Annoying this,7 interview questions about js keywords

In JavaScript, this is the call context of the function.
The difficulty is that this has complex behavior.
In this article, I have sorted out a list of 7 interesting interview questions about this keyword.
Note: the following JavaScript fragment runs in non strict mode, also known as sloppy mode.

1: Variable vs attribute

What does the following code print on the console:

const object = {

message: 'Hello, World!',

getMessage() {

const message = 'Hello, Earth!';

return this.message;

}

};

console.log(object.getMessage()); // What will be printed?

<details>
< summary > Click to view the answer < / summary >

'Hello, World!' Is printed to the console.
object.getMessage() is a method call, so this points to object.
There is also a variable declaration const message = 'Hello, Earth!'. This variable does not affect the value of this.message.
</details>

2: Cat name

function Pet(name) {

this.name = name;

this.getName = () => this.name;

}

const cat = new Pet('Fluffy');

console.log(cat.getName()); // What will be printed?

const { getName } = cat;

console.log(getName()); // What will be printed?

<details>
< summary > Click to view the answer < / summary >

The console will print 'fluffy'   and  ' Fluffy'.
When a function calls new Pet('Fluffy ') as a constructor, this inside the constructor is equal to the constructed object.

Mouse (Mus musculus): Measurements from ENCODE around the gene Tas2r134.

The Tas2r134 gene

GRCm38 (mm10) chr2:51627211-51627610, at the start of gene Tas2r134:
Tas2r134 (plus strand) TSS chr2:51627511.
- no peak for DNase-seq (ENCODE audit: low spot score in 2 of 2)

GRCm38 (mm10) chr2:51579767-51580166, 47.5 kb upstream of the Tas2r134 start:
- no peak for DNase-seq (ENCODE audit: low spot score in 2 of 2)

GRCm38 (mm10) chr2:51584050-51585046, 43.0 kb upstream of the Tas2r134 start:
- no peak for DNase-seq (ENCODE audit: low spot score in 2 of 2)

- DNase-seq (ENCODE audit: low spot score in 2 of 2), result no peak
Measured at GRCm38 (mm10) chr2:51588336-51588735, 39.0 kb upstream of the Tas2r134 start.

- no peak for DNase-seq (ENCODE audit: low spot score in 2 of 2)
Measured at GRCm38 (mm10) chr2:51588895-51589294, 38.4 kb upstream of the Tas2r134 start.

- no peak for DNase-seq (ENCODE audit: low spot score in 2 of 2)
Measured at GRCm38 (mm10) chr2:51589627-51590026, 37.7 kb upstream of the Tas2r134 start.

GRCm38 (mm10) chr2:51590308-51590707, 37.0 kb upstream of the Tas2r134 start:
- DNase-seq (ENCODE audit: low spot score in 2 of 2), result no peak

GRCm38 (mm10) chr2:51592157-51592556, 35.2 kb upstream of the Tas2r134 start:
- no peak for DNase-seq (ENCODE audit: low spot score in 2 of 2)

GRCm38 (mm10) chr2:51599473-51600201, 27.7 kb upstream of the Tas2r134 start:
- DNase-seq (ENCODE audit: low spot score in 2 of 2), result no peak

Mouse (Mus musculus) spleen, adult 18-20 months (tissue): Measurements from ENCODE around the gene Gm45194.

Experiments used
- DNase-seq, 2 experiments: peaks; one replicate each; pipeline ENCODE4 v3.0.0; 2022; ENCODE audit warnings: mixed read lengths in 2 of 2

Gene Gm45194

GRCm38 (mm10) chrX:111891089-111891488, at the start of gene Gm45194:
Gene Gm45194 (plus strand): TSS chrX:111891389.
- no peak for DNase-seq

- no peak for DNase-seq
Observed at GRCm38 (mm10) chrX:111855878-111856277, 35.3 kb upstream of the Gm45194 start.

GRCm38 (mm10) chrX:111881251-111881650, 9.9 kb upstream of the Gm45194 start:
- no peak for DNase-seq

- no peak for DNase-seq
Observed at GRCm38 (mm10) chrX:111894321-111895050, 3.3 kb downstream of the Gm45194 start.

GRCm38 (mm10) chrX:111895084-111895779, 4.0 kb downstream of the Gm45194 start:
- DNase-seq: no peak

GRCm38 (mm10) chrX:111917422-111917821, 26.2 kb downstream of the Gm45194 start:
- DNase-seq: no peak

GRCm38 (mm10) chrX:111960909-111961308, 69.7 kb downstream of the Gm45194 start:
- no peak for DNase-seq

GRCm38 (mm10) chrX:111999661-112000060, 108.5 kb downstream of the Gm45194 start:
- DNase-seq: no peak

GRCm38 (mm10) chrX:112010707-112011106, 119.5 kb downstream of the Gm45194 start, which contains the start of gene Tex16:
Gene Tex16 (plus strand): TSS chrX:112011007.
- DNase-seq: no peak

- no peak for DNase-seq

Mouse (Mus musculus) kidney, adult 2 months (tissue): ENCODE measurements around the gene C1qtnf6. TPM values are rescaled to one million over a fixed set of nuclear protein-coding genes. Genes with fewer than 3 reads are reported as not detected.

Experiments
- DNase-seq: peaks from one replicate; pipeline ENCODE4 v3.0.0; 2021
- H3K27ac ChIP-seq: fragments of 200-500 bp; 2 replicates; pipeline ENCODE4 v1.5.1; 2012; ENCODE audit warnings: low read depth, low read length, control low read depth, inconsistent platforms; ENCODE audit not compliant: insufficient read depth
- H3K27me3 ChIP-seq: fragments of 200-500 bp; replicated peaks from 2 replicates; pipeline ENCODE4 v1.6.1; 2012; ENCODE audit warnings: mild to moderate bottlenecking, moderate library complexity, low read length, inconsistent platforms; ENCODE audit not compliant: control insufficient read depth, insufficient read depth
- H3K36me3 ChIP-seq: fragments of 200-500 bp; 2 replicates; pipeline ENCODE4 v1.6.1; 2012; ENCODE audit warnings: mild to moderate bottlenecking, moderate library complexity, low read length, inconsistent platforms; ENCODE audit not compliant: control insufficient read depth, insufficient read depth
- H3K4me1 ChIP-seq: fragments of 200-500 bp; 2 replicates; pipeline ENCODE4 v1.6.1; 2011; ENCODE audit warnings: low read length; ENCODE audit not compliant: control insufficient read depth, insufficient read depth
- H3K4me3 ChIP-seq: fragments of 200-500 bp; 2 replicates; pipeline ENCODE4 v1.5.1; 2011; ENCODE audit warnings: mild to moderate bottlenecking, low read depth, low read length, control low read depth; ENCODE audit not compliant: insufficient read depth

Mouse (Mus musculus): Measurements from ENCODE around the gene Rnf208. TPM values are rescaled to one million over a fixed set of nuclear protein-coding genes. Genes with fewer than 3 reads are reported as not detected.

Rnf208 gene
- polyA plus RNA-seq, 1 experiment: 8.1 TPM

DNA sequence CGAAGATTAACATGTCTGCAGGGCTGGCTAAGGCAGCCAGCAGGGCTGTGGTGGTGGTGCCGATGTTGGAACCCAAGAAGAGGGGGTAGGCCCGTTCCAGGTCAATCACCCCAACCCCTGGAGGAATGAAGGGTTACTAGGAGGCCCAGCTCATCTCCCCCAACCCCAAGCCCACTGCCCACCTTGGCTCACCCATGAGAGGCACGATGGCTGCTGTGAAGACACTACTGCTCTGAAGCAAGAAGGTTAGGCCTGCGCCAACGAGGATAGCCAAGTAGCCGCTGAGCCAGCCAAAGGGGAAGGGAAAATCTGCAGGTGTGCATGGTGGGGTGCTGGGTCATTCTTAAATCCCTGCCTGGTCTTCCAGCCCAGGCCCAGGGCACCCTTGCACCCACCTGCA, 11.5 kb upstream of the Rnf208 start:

The this.name = name code in the Pet constructor creates the name attribute on the constructed object.
This.getName = () = > this.name creates a method getName on the constructed object. And because the arrow function is used, this inside the arrow function is equal to this in the external scope - the constructor Pet.
Call cat.getName() and getName(), and the result returned is "Fluffy".
</details>

3.setTimeout and this

const object = {
  message: 'Hello, World!',
  logMessage() {
    console.log(this.message); // What will be printed?
  }
};
setTimeout(object.logMessage, 1000);

<details>
< summary > Click to view the answer < / summary >

After a delay of 1 second, undefined will print to the console.
Although the setTimeout() function uses object.logMessage as a callback, it takes object.logMessage as a regular function instead of a method.

And during regular function calls, this points to the global object, which is window in the browser environment.

This is why console.log(this.message) in the logMessage method prints undefined.

</details>

Collateral challenge: how to fix this code to 'Hello, World!' Print to console?

4. Manual method

How to call logMessage function to make it print "Hello, World!"?

const object = {

message: 'Hello, World!'

};

function logMessage() {

console.log(this.message); // "Hello, World!"

}

// Write your code here

<details>
< summary > Click to view the answer < / summary >

There are at least three methods that can call logMessage() from the object's method.

const object = {

message: 'Hello, World!'

};

function logMessage() {